PITTSBORO — A businessman and former Orange County political candidate became the first candidate Monday to show interest in state Rep. Valerie Foushee’s District 50 House seat.
Tommy McNeill, owner of Mid-South Medical LLC in Durham, said he told his family about his plans Sunday, and he’s also written to Foushee about his candidacy. His leadership skills and his commitment to giving everyone the chance at a quality education and the right to vote qualify him for the job, McNeill said.
He previously worked as a district sales manager for Southeast Medical Inc. and a hospital sales specialist with King Pharmaceuticals. In 2008, he unsuccessfully ran for a seat on the Orange County Board of Commissioners, and in 2012, he also ran for the Orange County Board of Education.
“Our goal now is to work to ensure everyone has the right to vote, continue to provide funding for teacher’s salaries and education, and most important as Democrats, to make McCrory a one-term governor,” McNeill said.
The House seat will be up for grabs this fall once Foushee leaves for the N.C. Senate. A District 23 Democratic Party Executive Committee unanimously chose her Sunday from among seven candidates to replace former District 23 Sen. Ellie Kinnaird. Kinnaird resigned Aug. 19 after 17 years and criticized the Republican legislative agenda. She is leaving to support other candidates and help voters meet the state’s strict new voter ID law, she said.
Only one of Foushee’s Senate opponents – Lynette Hartsell, an attorney from Cedar Grove – lives in the district and is eligible to run for her House seat.
The remaining candidates – former state Rep. Alice Bordsen, who represented Alamance County; worker’s compensation attorney Heidi Chapman; retiring Carrboro Mayor Mark Chilton; former Carrboro Mayor Jim Porto; and author, educator and business owner Amy Tiemann – live in state Rep. Verla Insko’s 56th District.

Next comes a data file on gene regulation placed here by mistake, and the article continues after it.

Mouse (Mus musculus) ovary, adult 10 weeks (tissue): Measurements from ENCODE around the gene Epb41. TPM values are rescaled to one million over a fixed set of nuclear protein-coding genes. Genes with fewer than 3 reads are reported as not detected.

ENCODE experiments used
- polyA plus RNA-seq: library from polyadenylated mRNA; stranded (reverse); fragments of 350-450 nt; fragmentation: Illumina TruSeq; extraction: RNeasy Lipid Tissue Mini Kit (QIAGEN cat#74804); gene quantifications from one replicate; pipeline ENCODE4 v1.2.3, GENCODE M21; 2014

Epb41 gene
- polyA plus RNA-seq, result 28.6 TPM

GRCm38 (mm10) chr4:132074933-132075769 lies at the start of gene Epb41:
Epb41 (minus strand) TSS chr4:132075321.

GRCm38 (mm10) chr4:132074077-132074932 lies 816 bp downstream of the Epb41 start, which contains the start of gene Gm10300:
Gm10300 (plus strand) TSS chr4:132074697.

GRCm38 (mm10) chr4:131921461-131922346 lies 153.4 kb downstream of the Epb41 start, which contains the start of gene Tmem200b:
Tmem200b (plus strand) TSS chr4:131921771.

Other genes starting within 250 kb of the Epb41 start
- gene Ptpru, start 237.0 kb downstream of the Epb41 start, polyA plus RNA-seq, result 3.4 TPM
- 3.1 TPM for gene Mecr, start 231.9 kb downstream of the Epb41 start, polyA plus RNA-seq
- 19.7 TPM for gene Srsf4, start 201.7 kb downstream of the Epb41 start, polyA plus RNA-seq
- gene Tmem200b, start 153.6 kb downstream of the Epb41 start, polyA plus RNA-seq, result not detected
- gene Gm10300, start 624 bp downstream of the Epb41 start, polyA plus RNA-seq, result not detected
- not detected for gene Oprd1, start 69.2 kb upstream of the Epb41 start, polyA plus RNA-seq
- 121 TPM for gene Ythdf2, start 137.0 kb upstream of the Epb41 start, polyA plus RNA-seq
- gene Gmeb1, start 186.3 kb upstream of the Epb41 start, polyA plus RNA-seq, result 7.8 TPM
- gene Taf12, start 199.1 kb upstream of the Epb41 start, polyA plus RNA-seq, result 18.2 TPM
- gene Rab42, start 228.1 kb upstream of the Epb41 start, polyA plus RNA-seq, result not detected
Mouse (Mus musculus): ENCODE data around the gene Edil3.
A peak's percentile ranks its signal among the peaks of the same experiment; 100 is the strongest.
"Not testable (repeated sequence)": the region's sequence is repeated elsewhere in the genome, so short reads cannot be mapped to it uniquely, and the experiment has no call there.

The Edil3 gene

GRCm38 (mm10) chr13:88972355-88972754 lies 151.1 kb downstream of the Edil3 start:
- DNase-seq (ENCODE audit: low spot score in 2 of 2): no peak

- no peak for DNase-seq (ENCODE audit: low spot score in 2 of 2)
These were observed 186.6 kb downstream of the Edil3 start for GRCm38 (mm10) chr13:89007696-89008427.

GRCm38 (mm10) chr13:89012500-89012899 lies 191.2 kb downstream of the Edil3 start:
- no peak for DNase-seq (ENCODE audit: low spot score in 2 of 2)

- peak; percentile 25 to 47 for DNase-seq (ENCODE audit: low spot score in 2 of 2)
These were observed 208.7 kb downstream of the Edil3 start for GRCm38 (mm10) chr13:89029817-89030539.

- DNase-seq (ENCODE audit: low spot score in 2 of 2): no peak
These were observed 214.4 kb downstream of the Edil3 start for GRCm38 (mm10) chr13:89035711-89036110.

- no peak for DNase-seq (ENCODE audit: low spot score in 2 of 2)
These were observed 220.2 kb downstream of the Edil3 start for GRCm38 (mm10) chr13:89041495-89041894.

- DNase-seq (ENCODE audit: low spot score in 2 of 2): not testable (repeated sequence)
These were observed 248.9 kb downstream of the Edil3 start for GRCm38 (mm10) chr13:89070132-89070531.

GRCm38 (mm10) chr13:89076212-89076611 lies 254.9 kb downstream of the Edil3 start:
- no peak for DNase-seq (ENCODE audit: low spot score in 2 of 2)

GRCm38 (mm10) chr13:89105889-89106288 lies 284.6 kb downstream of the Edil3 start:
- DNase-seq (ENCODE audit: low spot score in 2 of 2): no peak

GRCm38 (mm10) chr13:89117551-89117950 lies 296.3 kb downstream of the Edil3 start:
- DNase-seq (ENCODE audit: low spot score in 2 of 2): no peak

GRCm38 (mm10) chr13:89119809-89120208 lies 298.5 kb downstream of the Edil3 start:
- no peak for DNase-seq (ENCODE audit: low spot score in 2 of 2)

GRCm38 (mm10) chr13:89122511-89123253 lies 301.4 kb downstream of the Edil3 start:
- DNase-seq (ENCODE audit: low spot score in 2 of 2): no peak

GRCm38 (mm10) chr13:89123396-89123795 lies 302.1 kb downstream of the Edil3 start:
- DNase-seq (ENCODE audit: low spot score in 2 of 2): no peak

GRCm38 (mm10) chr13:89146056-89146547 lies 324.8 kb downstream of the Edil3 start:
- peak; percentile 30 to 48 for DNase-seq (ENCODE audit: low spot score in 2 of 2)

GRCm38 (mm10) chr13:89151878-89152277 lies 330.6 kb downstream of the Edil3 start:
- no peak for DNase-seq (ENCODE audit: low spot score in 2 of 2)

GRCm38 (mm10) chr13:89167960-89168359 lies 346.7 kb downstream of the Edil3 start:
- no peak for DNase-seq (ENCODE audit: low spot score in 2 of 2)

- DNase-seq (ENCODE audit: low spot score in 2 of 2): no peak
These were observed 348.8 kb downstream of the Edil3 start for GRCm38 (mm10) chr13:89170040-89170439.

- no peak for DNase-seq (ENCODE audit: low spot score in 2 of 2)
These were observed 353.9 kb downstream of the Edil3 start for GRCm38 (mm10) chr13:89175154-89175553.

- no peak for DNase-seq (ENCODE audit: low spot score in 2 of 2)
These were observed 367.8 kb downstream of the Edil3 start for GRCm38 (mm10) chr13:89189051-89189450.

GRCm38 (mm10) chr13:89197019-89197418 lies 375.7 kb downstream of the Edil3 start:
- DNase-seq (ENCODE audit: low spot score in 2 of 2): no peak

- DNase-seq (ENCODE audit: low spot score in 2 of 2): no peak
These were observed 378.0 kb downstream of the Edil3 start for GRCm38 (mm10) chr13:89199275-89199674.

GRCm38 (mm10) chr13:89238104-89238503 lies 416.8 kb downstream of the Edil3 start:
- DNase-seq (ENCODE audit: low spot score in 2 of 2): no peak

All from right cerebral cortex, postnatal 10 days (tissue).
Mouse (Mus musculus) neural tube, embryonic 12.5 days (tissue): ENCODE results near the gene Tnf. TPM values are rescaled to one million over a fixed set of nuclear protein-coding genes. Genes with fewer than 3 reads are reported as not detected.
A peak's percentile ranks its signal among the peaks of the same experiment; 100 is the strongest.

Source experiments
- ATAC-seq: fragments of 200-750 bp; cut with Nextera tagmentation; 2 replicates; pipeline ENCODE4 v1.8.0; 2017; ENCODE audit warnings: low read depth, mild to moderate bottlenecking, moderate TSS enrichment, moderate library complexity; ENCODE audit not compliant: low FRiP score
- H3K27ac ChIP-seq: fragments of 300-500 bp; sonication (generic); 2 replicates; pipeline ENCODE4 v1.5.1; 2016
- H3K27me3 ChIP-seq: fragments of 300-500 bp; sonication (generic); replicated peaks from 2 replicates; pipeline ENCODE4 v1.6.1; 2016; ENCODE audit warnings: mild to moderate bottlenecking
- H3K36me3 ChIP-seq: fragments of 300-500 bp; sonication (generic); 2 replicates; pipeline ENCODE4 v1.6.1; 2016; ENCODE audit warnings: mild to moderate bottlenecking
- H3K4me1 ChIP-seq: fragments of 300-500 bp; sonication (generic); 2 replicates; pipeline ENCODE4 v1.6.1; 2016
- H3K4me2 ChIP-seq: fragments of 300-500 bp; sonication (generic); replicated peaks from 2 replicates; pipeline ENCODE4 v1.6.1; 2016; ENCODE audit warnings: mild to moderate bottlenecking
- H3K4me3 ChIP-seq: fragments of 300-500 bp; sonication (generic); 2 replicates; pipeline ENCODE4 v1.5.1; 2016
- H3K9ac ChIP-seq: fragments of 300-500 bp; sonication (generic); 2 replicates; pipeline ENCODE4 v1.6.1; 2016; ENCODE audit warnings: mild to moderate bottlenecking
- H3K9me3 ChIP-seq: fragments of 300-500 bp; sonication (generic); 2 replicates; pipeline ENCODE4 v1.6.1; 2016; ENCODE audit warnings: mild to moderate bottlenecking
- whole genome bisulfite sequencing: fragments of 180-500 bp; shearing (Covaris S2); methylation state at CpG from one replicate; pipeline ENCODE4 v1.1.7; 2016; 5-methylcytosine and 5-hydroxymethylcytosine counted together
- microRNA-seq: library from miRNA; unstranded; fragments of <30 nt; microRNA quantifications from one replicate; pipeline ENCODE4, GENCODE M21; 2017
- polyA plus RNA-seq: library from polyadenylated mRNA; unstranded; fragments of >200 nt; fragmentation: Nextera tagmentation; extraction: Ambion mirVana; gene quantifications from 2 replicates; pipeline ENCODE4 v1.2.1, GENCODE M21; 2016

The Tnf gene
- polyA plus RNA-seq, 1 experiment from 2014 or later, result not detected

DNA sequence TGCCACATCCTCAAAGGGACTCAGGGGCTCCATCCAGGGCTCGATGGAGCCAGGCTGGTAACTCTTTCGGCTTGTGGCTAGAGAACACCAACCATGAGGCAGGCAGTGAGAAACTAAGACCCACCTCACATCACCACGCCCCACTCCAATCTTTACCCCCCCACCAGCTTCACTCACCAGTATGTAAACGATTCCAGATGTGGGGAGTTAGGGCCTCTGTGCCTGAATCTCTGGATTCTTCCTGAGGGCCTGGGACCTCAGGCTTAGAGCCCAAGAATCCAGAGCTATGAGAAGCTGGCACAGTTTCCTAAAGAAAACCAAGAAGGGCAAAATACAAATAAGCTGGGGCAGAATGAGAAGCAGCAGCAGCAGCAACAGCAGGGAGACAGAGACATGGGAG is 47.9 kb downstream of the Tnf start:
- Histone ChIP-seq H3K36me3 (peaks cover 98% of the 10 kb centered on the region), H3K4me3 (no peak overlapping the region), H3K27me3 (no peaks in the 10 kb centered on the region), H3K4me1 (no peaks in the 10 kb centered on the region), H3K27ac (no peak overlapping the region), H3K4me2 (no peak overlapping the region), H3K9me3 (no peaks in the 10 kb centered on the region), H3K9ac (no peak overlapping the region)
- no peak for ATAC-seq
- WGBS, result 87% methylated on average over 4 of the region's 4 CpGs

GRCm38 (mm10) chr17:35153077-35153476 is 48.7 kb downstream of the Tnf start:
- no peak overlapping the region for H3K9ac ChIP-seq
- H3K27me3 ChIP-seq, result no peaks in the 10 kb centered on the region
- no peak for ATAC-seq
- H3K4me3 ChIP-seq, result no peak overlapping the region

Foushee, 57, is a retired Chapel Hill Police Department administrator who previously served as chairwoman of the Orange County Board of Commissioners and the Chapel Hill-Carrboro City School Board. If she decides to stay in the Senate past December 2014, she will have to file for next year’s midterm elections.
McNeill said she’s a good choice for the Senate, and he looks forward to working with her and Kinnaird to win back Democratic control of the legislature and governor’s office.
“Sen. Foushee will do an outstanding job representing the district. She has our full support going forward,” he said.
Foushee told the Democratic faithful after her appointment Sunday that the first step is taking back the Chatham County Board of Commissioners.
“We have a lot of work to do,” Foushee said. “It’s already been expressed by every candidate. All of you read the papers, all of you are engaged, you know what we’re facing.”
“I promise you I will continue to fight as I have fought. I will fight every day. You will hear from me. I will be present,” she said.
Her nomination will be sent to McCrory for approval. Once she officially resigns from the House, Orange County Democratic Party Chairman Matt Hughes said a N.C. House District 50 Democratic Party Executive Committee will come together to find her replacement. The committee includes Orange and Durham county representatives.
Ted Benson, chairman of the 4th Congressional District Democratic Party, opened Sunday’s meeting with praise for the seven candidates. He also told the crowd that Chatham County representative George Lucier would not participate because he had been chosen in a secret ballot, a violation of Democratic Party rules.
Benson said he did not believe it was a deliberate oversight, but as a result, representative Don Knowles would cast Chatham County’s 212 votes and Orange County representatives Samantha Cabe and Wanda Hunter would cast 223 each.
Although the winner only needed a simple majority, the first vote was split evenly between Foushee and Tiemann. The committee’s second vote was unanimous.
Before the vote, Foushee cited her commitment to serving her constituents and fighting for social justice in Orange County’s economically disadvantaged communities. At an Aug. 28 meeting with other candidates for the Senate seat, Foushee had said the focus should be educating voters, recruiting viable Democratic candidates and helping raise campaign dollars to win back control of the state government.